I visited three stores in the San Diego area. At the Golden State Greens shop, the supervisor, Jake C. told me his customers use CBD primarily for stress, anxiety, insomnia and pain, including several cancer patients who found that the product helped them sleep and perhaps regain some weight they’d lost while undergoing treatments. Shawn McManigal, owner of the Injoi CBD store in La Jolla, said a 92-year-old customer of his stopped taking his constipating pain medications after realizing that CBD gummies relieved the pain and allowed him to rest. “I’m not saying this is a miracle cure,” McManigal told me, “but there is science behind it and it really proves what it does.”
Does it, though? The question of what pure CBD (without THC) has been proven to treat is genuinely difficult to answer. Much of the peer-reviewed research looks at CBD as a medicinal drug or includes cannabis in the study. In a review of 79 randomized clinical trials (RCTS) of cannabinoids for the below indications, the authors found moderate-quality evidence for cannabinoid use for the treatment of chronic pain and spasticity, and only low quality evidence for improvements in vomiting resulting from chemotherapy, weight gain in HIV infection, sleep disorders and Tourette syndrome. But the study was limited because it included multiple cannabinoids that were evaluated at different doses by different routes, with many products containing THC.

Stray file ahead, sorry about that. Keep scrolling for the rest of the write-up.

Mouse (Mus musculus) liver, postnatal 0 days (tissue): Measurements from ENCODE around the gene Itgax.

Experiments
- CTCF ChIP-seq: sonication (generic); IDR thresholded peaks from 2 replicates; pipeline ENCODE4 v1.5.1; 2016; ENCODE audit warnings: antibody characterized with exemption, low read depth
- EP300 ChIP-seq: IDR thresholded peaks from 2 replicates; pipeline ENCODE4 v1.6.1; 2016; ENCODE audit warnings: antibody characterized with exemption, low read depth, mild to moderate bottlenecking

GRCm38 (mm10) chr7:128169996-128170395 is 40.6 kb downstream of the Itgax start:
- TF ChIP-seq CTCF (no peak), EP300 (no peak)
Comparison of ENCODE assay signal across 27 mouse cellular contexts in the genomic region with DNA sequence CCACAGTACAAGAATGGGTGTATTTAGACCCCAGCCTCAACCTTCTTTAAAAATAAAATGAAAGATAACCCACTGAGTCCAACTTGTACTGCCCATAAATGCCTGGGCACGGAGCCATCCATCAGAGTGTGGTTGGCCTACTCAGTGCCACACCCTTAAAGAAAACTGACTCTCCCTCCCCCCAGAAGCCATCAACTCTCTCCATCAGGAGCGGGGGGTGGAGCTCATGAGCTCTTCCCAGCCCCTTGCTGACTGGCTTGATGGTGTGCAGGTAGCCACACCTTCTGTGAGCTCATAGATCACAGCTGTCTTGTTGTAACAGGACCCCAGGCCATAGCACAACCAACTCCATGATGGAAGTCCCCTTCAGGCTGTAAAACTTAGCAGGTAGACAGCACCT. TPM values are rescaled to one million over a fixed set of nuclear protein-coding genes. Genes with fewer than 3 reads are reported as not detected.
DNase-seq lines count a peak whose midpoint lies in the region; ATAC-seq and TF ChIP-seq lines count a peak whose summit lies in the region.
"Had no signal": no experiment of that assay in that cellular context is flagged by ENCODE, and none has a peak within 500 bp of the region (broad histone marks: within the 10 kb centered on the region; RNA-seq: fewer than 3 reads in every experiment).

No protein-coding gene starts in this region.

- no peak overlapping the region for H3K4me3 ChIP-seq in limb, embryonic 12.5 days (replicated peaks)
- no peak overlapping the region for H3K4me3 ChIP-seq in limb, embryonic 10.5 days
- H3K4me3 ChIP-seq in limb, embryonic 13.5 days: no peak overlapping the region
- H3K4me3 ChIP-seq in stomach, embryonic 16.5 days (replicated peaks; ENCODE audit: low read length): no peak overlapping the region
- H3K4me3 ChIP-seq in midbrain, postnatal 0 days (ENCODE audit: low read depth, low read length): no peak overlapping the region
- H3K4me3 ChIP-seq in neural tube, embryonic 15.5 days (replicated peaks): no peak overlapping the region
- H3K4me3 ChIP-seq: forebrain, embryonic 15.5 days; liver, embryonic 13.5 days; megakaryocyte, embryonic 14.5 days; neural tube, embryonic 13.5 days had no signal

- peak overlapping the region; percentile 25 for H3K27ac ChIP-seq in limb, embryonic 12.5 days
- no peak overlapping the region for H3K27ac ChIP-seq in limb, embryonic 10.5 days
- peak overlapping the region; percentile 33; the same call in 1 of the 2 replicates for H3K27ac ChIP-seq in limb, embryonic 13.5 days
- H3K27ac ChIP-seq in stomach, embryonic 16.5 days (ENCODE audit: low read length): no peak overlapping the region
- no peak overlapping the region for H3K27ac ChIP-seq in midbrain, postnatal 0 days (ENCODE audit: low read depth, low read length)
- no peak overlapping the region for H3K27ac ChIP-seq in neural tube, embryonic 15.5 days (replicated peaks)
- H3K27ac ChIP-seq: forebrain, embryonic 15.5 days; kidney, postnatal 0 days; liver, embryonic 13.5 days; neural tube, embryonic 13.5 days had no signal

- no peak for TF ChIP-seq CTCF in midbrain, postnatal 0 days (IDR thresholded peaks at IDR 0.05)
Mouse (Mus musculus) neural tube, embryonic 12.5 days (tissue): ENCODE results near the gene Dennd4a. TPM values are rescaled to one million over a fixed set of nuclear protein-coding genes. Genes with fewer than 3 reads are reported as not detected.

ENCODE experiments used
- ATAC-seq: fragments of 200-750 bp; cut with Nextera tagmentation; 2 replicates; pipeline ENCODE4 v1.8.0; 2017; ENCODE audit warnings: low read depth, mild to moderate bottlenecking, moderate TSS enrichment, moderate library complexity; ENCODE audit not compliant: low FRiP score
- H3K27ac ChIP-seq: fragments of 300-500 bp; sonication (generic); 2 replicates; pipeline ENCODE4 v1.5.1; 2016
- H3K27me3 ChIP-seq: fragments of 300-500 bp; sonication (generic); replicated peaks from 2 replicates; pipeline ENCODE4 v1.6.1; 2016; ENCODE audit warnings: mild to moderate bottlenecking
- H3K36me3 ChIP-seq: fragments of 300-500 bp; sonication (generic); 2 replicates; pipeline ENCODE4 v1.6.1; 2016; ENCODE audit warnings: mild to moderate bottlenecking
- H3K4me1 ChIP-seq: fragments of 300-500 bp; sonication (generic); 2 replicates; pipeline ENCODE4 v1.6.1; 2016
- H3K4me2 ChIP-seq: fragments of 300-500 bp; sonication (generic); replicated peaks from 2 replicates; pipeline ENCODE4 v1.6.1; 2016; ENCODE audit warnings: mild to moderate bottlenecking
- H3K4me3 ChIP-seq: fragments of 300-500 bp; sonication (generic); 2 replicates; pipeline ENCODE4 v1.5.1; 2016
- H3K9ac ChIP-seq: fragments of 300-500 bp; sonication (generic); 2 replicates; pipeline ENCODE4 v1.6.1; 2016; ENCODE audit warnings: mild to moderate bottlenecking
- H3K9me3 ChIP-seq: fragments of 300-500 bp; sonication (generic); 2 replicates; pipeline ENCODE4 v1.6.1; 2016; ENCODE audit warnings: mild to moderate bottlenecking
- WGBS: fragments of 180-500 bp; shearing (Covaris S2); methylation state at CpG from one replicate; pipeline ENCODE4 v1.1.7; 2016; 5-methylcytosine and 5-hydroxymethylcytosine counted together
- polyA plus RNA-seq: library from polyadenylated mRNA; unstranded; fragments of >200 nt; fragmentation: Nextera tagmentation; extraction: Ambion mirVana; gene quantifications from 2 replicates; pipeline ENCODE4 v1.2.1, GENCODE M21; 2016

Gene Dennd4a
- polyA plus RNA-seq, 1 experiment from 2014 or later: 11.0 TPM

Jason White, who chairs the World Health Organization Expert Committee on Drug Dependence, told me he believes CBD will prove efficacious for a broader range of seizure types, that it likely has some anti-psychotic efficacy, and that it may help improve the quality of life among those who suffer from Parkinson’s disease. In studies, CBD has been found to treat certain types of seizures, has benefited schizophrenia patients with psychotic symptoms in two of three RCTS, and has improved activities of daily life and sleep in Parkinson’s patients in early trials.
On the other hand, a review that included 83 studies (40 of them RCTs) involving over 3,000 people with various mental health conditions found that there was “scarce evidence” to show that cannabinoids improved depression or anxiety disorders, attention-deficit hyperactivity disorder, Tourette syndrome, post-traumatic stress disorder or psychosis.